Types of Secure Loans
A secured loan is based on collateral. Collateral is tangible property that the lender places a lien on when providing the loan to a borrower. An example would be a home or car loan. The home does belong to the owner, but the lending institution has a right to take and sell the home if the owner does not make his payments according to the terms of his loan.
There are many types of secured loans. A loan from pawnshop is an example. The owner of the pawn broker will give the owner of a diamond ring cash while keeping the ring as collateral. The owner of the ring will have a limited amount of time to pay any interest and the principle to the shop to get his ring back. Otherwise, the pawnshop has the right to sell the ring to another customer.
Common Types of Unsecured Loans
An unsecured loan does not have collateral attached. A balance on a credit card is an example. Due to the higher risk the lender assumes with an unsecured loan, the interest rate is usually higher than on a secured loan.
Lenders do have recourse in the event of non-payment of an unsecured loan. The borrower risks suffering damage to his credit rating, and the lender can take the borrower to court for nonpayment. Courts usually award judgments in favor of lenders.
Unsecured loans many times have shorter durations than secured loans. For example, personal unsecured loans through a lending institute, such as a bank, could be for a period of one month to a maximum of five years.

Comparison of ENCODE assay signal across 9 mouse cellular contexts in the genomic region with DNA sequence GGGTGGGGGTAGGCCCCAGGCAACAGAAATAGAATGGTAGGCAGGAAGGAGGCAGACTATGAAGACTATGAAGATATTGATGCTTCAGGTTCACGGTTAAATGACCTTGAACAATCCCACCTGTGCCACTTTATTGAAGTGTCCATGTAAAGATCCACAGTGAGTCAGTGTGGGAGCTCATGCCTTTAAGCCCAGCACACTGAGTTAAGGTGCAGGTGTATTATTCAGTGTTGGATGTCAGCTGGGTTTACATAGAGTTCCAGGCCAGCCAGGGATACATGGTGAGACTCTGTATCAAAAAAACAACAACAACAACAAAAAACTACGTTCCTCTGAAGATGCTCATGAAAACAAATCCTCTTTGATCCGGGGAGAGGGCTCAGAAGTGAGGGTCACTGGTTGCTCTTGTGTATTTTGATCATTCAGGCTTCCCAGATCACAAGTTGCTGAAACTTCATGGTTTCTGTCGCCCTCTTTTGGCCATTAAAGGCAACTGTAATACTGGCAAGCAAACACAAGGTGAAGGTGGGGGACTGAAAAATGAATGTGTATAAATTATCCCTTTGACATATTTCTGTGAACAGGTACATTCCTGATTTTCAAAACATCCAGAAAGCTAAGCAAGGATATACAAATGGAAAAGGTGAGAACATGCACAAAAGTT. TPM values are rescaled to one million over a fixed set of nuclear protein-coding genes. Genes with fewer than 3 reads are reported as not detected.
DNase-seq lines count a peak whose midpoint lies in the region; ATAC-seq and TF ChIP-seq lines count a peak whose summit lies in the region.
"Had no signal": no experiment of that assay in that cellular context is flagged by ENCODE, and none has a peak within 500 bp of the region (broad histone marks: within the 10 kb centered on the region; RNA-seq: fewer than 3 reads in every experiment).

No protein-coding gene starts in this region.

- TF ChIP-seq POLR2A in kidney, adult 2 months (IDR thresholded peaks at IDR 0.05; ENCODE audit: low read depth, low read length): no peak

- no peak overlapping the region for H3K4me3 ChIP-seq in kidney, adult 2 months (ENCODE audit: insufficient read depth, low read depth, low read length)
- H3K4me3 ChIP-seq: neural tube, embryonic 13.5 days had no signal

On the other hand, secured loans such as home mortgages can be for 30 years or more, while a new car loan can be for as long as seven years. The longer the duration, the less the borrower may pay per month, but the more interest the borrower will pay to the lender.
Income Tax Benefits
Secured loans, particularly home mortgages, have income-tax benefits. These benefits include the ability to deduct interest paid. Businesses may also be able to deduct interest paid on automobile and other types of loans as well.
Income Tax Considerations
Whether you have a secured loan or an unsecured loan, the principal is not taxable or tax deductible. Interest is considered income for the party being paid the interest, whether it is a secured loan or an unsecured loan. It should be reported as income on personal or business income taxes.
When you sell something, such as your home, you report the purchase price and the selling price. You may not deduct any interest you paid on the home loan because that interest was reported in earlier years.